Nor, incidentally, is any public interest served by teasing us with the trite debate on gun control which, remarkably enough, only ever results in making more guns more easily available – as this latest shooting will undoubtedly attest.

    For, truth be told, with more Americans firing off guns than lighting up cigarettes these days, the wonder is that there aren’t more of these rampages….

    I fully support strict gun-control laws. Nevertheless, I am convinced that no laws can prevent these kinds of human tragedies. In fact, incidents like this bring into stark relief the fact that it’s not guns, but insane and troubled people—with motives no one can possibly anticipate or comprehend—who commit mass murders.

    (“Massacre at Virginia Tech,” The iPINIONS Journal, April 17, 2007)

    Frankly, it does not take long for the media to turn these tragedies into macabre entertainment, providing unwitting or uncaring inducement for some nut to perpetrate the next one:

    I don’t know why the media always reward these psychotic people by giving them the fame they covet; that is, by plastering their pathetic mugs all over television and on the front page of every major newspaper … worldwide, and reporting pop psychology about why and how they did their dastardly deeds? Isn’t it clear to see, especially in this age of instant celebrity, why some loser kid would find this route to infamy irresistible?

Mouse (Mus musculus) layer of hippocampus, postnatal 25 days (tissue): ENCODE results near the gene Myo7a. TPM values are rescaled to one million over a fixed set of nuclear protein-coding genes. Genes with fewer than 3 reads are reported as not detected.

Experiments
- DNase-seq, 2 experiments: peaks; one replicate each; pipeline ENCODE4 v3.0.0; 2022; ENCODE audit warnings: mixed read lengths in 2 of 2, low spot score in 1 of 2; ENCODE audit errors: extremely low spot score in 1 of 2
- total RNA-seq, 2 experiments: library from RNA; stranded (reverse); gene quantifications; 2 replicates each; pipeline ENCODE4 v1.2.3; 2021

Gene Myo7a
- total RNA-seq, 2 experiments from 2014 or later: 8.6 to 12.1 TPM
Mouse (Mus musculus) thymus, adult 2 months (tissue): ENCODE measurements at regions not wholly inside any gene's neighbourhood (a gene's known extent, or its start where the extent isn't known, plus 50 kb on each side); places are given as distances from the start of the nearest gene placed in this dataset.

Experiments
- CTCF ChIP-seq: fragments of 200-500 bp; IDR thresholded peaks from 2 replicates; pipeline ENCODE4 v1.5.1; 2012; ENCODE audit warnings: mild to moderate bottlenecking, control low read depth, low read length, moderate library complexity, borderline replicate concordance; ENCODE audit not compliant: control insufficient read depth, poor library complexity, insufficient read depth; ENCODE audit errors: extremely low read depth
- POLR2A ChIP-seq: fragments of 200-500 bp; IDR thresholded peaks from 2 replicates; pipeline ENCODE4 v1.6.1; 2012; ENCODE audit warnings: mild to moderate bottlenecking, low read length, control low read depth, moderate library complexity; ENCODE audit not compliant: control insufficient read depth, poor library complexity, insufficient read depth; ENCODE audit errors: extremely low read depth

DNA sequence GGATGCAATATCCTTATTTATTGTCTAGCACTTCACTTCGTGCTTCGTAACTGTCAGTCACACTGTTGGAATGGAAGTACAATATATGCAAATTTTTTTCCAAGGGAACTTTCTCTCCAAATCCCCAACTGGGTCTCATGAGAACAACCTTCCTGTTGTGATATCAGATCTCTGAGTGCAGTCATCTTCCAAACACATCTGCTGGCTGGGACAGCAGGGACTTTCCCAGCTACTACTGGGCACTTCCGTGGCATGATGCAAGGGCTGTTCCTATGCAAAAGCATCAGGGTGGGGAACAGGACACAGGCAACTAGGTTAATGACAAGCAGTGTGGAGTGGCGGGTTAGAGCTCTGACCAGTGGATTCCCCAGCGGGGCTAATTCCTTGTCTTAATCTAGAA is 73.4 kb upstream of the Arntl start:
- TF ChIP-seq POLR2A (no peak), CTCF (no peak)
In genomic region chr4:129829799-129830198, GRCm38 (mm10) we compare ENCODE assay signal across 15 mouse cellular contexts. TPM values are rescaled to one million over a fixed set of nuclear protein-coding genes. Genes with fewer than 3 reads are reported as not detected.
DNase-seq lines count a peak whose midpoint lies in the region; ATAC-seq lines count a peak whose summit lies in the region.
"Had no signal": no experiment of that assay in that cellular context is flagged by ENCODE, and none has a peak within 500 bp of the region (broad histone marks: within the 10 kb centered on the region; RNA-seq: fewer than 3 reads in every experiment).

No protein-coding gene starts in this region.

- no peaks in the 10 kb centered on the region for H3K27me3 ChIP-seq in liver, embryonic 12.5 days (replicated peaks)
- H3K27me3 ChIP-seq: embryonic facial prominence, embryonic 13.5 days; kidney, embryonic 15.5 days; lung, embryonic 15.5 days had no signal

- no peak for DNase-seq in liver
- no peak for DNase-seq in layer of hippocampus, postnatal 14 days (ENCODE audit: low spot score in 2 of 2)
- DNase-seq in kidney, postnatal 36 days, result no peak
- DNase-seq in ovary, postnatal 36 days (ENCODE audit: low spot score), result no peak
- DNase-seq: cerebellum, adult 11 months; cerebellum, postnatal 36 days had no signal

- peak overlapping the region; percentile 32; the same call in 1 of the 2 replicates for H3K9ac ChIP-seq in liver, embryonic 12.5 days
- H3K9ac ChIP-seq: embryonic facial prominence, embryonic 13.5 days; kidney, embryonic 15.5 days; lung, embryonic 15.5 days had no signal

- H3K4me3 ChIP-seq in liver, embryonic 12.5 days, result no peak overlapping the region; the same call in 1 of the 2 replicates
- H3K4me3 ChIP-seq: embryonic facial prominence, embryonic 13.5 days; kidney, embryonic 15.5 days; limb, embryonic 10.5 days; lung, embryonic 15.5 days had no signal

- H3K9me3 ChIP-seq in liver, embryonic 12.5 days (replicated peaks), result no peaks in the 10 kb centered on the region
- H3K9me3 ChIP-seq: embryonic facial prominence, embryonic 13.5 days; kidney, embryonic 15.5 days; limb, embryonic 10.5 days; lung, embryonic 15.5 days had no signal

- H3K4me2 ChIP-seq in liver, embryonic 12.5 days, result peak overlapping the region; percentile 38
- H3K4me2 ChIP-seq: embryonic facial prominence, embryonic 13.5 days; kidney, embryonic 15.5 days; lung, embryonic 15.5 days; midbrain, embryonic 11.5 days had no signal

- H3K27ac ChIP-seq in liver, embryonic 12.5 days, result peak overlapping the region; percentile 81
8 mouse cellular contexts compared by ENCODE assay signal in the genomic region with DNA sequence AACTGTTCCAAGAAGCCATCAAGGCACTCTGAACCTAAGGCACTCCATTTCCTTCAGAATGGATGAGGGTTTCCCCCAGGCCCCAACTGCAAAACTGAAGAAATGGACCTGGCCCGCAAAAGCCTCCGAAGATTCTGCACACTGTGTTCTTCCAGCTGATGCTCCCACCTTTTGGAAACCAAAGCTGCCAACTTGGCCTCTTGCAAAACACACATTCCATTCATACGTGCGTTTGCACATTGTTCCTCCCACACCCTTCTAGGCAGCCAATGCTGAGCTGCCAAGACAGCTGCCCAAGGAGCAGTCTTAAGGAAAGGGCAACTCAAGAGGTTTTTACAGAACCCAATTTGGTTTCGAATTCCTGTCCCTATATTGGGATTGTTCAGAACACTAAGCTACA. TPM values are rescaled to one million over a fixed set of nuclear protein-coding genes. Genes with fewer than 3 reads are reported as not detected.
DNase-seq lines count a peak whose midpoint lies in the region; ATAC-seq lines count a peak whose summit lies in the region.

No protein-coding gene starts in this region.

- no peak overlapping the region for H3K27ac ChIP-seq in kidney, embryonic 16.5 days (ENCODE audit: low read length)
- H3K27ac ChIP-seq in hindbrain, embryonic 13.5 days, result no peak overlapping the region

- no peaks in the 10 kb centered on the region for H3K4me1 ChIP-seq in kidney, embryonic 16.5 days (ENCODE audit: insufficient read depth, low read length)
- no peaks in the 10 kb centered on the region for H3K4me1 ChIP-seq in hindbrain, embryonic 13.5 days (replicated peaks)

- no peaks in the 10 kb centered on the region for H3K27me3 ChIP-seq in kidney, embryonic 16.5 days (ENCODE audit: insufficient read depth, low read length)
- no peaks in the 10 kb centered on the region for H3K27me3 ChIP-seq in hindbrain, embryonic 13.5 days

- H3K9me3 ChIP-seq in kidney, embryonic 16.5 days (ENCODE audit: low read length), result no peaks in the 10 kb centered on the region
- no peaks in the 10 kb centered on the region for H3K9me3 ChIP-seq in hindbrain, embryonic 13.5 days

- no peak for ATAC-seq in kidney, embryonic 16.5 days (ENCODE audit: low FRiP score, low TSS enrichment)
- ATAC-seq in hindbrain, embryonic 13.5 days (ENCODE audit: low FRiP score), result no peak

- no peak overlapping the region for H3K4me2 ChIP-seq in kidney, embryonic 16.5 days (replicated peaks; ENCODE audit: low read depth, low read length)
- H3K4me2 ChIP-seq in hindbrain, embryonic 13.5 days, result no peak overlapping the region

You’d think that – given the record of these psychotic and vainglorious episodes since Columbine – we would have figured out by now that the best way to discourage them is by focusing our attention on the victims and limiting what we say about the shooter to: May God have mercy on your soul as you burn in hell!

    (“Massacre in Omaha,” The iPINIONS Journal, December 7, 2007)

    The media in this case are like parents who indulge their kids’ every whim and then wonder why they behave like spoiled brats….

    Anyway, just as it made no sense to stop flying after 9/11, it makes no sense to stop going to the cinema today even to see (Batman) The Dark Knight Rises!  (Apropos of making no sense, why do the police always show up after such tragedies brandishing guns that look like hellfire missiles when it’s clear the danger has already passed…?)

    But the producers of this movie must be dreading that this tragedy will defy the notion that there’s no such thing as bad publicity – especially given the twittering fools who are already making “I think I’ll wait for the DVD” a trend.  However, they should take some consolation in knowing that, within 15 minutes of tweeting this killjoy, these fools will forget all about it and be off to the cinema as if this tragedy in Colorado never happened.

    My condolences go out to all of those who have been affected by this senseless rampage.

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  • Friday, July 20, 2012 at 9:40 AM

    Border Agents to Strike Olympics Before Islamic Terrorists Do

    Posted by Anthony L. Hall